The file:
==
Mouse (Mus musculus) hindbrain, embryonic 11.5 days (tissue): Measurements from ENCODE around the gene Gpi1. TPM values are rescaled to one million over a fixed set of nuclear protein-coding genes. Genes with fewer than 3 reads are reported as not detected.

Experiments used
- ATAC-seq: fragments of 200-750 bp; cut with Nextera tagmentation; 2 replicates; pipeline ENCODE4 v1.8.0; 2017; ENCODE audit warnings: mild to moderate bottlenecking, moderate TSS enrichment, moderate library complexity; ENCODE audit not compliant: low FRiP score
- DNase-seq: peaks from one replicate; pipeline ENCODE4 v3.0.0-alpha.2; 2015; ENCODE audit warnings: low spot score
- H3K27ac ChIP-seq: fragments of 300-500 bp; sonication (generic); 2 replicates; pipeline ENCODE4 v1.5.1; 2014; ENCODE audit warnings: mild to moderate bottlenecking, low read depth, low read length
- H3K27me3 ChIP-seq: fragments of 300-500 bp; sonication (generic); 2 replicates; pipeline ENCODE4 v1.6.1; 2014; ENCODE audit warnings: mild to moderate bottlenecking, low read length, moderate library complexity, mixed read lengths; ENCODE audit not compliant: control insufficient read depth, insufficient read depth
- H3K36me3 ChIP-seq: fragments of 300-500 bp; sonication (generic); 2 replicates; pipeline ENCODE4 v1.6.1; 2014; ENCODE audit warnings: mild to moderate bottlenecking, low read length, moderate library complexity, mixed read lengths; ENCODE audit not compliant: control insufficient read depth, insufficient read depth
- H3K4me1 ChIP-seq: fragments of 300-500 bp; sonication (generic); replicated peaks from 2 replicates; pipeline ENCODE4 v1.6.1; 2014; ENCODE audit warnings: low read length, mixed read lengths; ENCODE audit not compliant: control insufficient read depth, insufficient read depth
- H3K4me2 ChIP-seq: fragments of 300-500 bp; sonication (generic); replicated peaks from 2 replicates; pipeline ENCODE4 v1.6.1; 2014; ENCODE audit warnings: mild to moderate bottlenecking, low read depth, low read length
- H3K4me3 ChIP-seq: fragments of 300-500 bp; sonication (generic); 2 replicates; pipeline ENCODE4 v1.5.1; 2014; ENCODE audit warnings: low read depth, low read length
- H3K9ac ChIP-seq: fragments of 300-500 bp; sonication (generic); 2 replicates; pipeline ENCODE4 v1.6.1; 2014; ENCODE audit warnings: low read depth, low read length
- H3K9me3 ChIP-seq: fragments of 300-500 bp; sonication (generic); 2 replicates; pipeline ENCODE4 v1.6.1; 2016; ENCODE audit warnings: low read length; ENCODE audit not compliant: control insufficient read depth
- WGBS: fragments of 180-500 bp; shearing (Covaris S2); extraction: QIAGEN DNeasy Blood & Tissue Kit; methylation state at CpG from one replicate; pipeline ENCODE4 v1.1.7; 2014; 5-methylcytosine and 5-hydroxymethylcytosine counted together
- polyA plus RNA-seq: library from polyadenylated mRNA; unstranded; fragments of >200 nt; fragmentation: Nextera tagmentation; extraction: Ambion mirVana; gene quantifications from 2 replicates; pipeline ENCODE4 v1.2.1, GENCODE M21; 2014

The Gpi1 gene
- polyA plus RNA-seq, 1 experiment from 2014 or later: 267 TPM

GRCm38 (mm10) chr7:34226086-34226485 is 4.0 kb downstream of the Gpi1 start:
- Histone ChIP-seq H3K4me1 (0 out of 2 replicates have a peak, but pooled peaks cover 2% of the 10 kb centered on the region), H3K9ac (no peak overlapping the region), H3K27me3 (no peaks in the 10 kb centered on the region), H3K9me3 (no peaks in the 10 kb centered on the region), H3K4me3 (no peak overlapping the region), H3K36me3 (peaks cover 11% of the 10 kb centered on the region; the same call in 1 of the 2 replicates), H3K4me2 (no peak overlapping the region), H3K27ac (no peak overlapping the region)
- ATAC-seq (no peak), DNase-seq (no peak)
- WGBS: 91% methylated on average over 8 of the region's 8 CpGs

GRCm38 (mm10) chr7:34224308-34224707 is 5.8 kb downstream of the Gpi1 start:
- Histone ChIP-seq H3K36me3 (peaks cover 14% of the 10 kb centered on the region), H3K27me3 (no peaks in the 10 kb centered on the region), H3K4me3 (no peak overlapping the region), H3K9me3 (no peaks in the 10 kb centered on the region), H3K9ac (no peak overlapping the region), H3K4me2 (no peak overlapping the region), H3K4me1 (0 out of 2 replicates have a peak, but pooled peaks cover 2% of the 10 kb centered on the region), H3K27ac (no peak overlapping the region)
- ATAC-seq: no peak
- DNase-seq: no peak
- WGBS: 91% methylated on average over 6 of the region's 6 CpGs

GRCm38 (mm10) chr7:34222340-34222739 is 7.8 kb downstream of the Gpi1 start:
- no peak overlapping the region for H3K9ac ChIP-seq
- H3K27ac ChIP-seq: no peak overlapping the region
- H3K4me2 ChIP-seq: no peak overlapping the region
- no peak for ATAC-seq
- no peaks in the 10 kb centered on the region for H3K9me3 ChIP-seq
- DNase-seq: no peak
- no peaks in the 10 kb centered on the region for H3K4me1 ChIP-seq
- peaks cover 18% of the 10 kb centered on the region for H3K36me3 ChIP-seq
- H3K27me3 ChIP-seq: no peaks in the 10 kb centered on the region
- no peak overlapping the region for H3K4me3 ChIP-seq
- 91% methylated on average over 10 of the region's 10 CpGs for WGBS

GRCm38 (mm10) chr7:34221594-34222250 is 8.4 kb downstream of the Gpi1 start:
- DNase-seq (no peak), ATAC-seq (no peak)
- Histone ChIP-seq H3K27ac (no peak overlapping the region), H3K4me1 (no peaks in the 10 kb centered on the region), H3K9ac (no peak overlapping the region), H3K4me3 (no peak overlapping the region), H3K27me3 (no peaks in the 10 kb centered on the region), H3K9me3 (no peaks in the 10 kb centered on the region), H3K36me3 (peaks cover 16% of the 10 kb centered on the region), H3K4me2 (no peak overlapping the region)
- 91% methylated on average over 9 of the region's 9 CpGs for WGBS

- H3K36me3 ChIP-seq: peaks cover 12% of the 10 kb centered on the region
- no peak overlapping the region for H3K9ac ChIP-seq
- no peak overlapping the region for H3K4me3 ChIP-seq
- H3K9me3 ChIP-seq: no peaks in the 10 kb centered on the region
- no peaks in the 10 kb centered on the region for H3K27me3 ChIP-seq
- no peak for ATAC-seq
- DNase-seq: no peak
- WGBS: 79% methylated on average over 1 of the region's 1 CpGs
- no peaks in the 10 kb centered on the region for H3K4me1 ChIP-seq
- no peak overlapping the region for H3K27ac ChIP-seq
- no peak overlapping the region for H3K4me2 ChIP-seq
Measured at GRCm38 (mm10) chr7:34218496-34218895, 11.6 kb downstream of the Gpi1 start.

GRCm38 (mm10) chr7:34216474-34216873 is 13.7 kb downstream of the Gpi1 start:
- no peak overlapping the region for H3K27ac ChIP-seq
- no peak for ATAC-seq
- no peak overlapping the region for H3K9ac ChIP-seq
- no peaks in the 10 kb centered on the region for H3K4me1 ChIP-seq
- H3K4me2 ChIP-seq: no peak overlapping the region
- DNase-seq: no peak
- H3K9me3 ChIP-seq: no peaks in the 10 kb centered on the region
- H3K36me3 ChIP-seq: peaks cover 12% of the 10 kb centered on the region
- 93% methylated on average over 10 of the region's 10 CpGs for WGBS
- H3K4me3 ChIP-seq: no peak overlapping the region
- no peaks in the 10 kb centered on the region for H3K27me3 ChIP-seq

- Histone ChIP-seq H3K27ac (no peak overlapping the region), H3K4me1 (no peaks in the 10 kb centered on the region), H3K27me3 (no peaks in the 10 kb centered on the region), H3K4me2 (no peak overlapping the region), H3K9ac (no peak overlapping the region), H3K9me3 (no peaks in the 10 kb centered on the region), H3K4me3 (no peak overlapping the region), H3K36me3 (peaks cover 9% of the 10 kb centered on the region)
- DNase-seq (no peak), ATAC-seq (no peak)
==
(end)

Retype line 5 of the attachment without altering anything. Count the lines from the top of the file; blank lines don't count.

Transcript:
- H3K27ac ChIP-seq: fragments of 300-500 bp; sonication (generic); 2 replicates; pipeline ENCODE4 v1.5.1; 2014; ENCODE audit warnings: mild to moderate bottlenecking, low read depth, low read length